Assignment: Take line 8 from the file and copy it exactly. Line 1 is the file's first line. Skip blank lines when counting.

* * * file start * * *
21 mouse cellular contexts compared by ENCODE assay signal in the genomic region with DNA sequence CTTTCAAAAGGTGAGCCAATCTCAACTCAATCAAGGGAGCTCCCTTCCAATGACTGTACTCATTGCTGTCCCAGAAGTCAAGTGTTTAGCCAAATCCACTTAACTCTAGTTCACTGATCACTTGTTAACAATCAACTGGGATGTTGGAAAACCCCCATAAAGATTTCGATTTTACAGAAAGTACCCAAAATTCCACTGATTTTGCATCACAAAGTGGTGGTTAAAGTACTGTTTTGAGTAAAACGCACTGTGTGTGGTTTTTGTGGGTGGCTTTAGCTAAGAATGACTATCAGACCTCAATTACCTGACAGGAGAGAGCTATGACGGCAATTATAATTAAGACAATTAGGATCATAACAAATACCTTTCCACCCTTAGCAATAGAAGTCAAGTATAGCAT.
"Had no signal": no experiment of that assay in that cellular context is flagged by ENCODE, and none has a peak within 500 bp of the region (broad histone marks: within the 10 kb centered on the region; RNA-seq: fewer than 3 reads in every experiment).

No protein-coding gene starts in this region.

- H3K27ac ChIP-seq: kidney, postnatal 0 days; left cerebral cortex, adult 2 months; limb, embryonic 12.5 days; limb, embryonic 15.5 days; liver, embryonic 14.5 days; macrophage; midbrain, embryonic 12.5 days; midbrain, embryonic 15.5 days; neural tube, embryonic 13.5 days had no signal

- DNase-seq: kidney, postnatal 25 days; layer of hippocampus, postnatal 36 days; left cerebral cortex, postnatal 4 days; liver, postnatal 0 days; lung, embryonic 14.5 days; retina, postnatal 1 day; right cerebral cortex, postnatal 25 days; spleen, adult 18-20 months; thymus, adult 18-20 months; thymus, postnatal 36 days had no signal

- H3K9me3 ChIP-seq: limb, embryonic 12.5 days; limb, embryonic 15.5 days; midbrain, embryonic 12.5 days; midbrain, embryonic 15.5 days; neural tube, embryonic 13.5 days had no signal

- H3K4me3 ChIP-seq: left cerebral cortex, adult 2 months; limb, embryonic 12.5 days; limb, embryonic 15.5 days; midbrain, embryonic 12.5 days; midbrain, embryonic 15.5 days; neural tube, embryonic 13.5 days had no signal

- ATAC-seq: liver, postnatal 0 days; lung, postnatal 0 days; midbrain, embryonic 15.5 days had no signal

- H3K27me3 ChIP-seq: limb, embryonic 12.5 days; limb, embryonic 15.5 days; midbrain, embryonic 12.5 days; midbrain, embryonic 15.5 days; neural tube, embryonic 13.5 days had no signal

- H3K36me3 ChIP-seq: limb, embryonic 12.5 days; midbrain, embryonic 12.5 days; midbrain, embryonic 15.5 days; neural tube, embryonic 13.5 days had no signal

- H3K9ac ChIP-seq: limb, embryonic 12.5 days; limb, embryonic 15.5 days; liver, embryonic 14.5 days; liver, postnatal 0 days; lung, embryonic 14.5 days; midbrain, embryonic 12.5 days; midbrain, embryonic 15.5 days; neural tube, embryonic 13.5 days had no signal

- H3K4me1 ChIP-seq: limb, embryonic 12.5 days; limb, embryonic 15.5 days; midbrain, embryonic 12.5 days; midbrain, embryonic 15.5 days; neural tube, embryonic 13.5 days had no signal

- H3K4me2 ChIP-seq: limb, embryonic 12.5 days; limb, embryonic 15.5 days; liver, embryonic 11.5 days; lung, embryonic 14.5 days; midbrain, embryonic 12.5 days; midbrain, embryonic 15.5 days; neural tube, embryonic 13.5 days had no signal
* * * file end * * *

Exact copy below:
- ATAC-seq: liver, postnatal 0 days; lung, postnatal 0 days; midbrain, embryonic 15.5 days had no signal